Approximately 20 international journalists gathered at the Home of FIFA in Zurich for a roundtable meeting with FIFA Secretary-General Jerome Valcke to discuss various topics concerning world football and the FIFA World Cup™. The group was warmly welcomed by FIFA President Joseph S. Blatter, who stressed to the assembled party that: "Our focus and concentration for the upcoming months is solely the successful organisation of the FIFA World Cup in South Africa."
After the President’s opening words, Valcke answered the journalists’ questions.
On the FIFA World Cup in South Africa
We are on track. FIFA has still not yet received Soccer City in Johannesburg yet, but the deadline for the handover is on 15 March. On the other hand, we’re very impressed by Durban. It’s one of the most beautiful stadiums ever used at a FIFA World Cup.
On the number of expected visitors
There will be fewer people visiting South Africa than previously estimated by the LOC, which was 450,000. I think that figure may be lower, but I have no idea by how much.
Nothing will change at the World Cup. We cannot use the World Cup to test things. It’s too late now to change the system. We have been working with these referees for more than two years now and they are the best trios. Plus, there is no proposal in place at the moment which completely guarantees that a switch to another system would be without problems. On 6 March the IFAB [International Football Association Board] will meet in Zurich and, amongst other things, goal-line technology will be discussed when two systems (Adidas-Cairos and Hawkeye) will be presented. But we also need to wait for the results of the experiment currently in place at the UEFA Europa League. So, we can only discuss this at next year’s IFAB in March 2011. Let’s make sure, that when a decision is made, it’s a good one.
We have increased the ticket allocations for South Africans. We need to make sure that we give fans access to the stadiums. We need to offer what fans are expecting, not just hospitality packages. We have moved some Category 2 and 3 tickets into category 4 to reach a level of 20 per cent exclusively for the South African Market. I don’t want to see an empty seat at the World Cup - and we will never give away tickets for free. We have got all unused tickets back from our partners, so we can bring them in the markets. We also work closely with our partners to make sure that all tickets will be going to the fans. So far, we have sold 2.1 out of 2.9 million tickets.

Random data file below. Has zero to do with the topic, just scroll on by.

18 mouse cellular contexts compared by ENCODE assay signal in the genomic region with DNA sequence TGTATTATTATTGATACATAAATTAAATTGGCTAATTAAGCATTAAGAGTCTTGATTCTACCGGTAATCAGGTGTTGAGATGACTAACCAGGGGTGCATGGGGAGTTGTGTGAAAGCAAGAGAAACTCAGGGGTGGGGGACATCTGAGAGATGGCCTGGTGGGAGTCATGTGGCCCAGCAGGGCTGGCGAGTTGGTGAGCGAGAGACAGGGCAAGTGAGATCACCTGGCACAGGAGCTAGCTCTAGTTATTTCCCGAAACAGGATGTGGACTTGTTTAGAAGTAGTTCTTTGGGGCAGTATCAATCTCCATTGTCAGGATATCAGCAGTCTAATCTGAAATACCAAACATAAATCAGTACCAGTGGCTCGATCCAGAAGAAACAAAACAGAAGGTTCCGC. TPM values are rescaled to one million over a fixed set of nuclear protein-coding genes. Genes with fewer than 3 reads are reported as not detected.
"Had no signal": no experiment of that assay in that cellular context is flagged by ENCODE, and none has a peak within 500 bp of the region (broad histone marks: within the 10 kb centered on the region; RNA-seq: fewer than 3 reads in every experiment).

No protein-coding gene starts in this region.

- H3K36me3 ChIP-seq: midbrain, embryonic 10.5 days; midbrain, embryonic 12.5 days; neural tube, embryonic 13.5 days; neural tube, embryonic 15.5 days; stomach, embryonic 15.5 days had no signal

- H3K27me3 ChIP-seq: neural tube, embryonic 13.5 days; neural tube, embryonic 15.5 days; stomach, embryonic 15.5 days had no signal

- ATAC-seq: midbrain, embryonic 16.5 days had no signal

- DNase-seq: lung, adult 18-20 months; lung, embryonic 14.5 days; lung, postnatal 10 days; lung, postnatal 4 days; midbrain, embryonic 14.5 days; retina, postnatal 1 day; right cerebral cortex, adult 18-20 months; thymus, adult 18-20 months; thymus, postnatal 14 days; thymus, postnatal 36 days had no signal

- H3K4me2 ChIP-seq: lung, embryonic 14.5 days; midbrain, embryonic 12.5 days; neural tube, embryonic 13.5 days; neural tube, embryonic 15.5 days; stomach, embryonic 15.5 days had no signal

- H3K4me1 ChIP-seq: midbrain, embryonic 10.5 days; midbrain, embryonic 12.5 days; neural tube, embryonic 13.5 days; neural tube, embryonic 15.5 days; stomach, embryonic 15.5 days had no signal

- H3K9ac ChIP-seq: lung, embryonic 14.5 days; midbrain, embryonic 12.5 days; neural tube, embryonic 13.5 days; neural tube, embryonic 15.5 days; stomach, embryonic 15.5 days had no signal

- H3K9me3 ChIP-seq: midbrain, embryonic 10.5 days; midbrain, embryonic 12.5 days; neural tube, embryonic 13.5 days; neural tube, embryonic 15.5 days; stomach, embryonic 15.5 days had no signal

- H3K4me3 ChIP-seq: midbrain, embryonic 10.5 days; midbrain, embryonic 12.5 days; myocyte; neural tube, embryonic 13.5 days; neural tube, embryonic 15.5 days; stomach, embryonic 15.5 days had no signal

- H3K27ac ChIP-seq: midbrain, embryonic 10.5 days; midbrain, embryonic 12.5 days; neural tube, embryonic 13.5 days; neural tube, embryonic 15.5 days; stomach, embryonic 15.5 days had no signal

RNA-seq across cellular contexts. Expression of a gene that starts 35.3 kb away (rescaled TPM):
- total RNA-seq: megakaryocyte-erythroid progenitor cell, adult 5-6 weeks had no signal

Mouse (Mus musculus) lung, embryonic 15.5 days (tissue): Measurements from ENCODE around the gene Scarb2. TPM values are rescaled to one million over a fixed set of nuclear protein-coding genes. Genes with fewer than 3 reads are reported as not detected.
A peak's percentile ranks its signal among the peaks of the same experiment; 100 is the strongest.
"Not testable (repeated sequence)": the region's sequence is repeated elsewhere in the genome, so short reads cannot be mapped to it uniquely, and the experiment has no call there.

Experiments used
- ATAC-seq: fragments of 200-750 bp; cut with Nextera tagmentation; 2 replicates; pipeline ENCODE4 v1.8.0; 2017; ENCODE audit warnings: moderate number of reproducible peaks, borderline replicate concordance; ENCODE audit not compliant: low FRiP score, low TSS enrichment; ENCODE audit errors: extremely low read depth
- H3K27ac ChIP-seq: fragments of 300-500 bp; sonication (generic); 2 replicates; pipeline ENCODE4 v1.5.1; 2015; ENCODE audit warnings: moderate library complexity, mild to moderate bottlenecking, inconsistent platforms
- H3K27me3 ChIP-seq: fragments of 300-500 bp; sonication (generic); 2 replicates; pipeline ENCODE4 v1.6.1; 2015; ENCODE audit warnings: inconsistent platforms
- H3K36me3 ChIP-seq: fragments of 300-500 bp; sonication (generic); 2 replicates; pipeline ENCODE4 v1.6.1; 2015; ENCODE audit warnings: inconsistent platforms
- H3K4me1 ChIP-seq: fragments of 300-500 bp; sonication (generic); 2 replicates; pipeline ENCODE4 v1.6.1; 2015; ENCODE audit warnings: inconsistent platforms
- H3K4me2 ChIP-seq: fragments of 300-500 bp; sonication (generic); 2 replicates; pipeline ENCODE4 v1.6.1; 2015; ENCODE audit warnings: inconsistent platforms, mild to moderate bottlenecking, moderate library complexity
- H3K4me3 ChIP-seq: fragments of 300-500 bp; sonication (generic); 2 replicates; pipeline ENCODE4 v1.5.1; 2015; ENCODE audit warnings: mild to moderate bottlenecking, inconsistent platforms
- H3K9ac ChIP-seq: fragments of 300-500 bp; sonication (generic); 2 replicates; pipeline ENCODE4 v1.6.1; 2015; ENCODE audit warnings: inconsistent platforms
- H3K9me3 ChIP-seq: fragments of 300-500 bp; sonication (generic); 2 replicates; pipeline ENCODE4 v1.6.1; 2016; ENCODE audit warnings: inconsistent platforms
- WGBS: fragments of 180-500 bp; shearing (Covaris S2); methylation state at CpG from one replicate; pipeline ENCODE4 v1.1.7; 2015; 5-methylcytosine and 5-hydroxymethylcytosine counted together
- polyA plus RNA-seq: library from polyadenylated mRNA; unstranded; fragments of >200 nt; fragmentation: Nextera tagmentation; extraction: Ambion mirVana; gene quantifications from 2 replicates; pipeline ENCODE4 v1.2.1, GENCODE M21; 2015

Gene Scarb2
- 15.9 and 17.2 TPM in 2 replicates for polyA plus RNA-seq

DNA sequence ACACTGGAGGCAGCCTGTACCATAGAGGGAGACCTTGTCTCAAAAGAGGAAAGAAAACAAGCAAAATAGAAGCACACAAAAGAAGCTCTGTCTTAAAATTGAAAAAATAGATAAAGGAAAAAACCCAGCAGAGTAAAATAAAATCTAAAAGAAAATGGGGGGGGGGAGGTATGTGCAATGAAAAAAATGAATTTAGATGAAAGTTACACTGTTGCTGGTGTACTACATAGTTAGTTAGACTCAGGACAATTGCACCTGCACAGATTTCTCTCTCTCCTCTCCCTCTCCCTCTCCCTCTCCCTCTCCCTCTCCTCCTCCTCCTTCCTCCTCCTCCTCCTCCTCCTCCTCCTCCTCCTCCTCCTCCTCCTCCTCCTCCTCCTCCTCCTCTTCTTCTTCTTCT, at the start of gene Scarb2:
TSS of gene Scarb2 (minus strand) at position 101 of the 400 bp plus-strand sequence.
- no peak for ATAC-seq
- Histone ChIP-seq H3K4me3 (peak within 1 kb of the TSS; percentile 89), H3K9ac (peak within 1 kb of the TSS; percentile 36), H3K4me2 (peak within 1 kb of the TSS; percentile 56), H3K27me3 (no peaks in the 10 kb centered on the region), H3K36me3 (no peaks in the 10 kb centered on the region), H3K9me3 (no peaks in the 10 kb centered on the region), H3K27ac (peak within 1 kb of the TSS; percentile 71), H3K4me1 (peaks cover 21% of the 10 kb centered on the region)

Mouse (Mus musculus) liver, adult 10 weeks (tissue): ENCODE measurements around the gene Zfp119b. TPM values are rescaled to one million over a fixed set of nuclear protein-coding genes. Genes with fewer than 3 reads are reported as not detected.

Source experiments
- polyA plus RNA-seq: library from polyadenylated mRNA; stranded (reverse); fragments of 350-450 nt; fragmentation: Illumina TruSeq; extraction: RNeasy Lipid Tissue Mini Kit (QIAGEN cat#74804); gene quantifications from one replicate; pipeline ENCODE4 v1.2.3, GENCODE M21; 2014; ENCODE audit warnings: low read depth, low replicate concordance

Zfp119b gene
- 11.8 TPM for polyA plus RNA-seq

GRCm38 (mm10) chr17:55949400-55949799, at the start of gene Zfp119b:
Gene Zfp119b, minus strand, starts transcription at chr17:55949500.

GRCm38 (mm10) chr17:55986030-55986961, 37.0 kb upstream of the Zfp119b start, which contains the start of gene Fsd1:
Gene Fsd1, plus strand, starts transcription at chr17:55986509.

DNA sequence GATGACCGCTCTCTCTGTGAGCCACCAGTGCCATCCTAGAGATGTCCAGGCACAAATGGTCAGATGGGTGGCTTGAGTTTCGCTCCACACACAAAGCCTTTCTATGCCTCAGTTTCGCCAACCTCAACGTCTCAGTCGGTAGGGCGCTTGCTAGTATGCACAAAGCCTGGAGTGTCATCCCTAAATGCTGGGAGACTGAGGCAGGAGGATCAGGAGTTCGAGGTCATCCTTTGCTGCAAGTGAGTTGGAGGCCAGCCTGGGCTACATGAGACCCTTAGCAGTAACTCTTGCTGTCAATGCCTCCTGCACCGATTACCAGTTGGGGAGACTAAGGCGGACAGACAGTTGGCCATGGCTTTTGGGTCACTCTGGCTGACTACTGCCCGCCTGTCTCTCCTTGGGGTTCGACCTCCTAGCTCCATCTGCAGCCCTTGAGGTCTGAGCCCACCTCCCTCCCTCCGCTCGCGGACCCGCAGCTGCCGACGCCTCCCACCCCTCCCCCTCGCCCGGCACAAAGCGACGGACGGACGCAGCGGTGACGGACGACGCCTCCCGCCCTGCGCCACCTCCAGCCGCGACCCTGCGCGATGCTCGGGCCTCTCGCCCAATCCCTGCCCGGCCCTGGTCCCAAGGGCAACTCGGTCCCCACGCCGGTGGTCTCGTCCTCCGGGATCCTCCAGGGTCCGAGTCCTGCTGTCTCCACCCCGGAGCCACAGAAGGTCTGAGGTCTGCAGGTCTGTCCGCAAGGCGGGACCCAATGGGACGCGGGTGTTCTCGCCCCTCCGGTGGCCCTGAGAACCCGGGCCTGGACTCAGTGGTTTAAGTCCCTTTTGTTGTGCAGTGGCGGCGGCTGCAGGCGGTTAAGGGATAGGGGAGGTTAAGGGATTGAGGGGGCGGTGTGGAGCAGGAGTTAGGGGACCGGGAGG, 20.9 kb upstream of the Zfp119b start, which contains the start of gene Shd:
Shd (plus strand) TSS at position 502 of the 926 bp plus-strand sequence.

On travel and transportation
We are in contact with our partner Emirates and also with South African Airways. Emirates, for example, have decreased the prices for a flight from New York to Johannesburg by 30 per cent and implemented new connections from Amsterdam. Domestically, we have arranged extra flights, so that we can move people whenever we want, day and night.
We have invited the respective Chiefs of Police from the 32 participating member associations and all the team security officers for a high level security workshop here in Zurich on 4 and 5 March. It’s the first time ever that a sporting organisation has organised such a meeting before an event. What we are facing in South Africa is a low level crime system, not organised crime. The event itself will be safe, but we cannot secure all of South Africa. We need to make sure that no-one is in danger when we moving from city to city or from the stadium to the hotel. We hope that the country will be a different one after the World Cup in terms of security.
On Brazil 2014
We will have learned some good lessons from the organisation of the 2010 FIFA World Cup. 2014 will be a similar event in terms of the number of teams coming from European countries. So, for the next World Cup, we might even open ticketing centres around the world.
On the possibility of having a European-only bid for 2018
We will not ask the FIFA Executive Committee to make a decision on having only European countries bidding for 2018. That is up to the associations who are bidding for the World Cup. They need to make up their mind in terms of what they are bidding for. If, in the end, only European associations bid for 2018, then that’s their decision.